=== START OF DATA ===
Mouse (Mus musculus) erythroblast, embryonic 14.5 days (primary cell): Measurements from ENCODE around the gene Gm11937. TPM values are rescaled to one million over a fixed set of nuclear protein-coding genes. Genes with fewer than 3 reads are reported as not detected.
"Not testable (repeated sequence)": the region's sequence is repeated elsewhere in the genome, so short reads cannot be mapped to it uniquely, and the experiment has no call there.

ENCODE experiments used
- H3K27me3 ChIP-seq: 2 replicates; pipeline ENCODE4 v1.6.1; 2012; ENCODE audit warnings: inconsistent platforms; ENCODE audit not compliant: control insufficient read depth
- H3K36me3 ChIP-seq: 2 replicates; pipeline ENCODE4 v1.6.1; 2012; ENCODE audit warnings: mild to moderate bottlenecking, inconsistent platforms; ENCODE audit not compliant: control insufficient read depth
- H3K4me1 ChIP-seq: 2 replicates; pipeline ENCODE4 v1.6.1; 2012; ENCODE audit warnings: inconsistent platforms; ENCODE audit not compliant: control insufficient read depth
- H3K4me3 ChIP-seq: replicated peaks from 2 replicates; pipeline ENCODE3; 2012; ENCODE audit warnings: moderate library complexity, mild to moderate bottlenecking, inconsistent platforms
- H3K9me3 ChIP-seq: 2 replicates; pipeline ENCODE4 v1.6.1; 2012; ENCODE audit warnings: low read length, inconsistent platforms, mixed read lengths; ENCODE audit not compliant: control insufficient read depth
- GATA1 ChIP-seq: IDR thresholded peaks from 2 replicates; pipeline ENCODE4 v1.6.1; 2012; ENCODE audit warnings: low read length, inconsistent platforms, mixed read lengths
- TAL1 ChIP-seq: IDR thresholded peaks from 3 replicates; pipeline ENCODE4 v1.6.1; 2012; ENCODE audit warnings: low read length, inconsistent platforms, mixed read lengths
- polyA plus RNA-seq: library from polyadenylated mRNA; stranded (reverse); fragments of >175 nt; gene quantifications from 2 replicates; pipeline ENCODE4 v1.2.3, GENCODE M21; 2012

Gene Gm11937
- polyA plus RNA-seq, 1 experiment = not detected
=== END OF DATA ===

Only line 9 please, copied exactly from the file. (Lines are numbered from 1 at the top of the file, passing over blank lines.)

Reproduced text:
- GATA1 ChIP-seq: IDR thresholded peaks from 2 replicates; pipeline ENCODE4 v1.6.1; 2012; ENCODE audit warnings: low read length, inconsistent platforms, mixed read lengths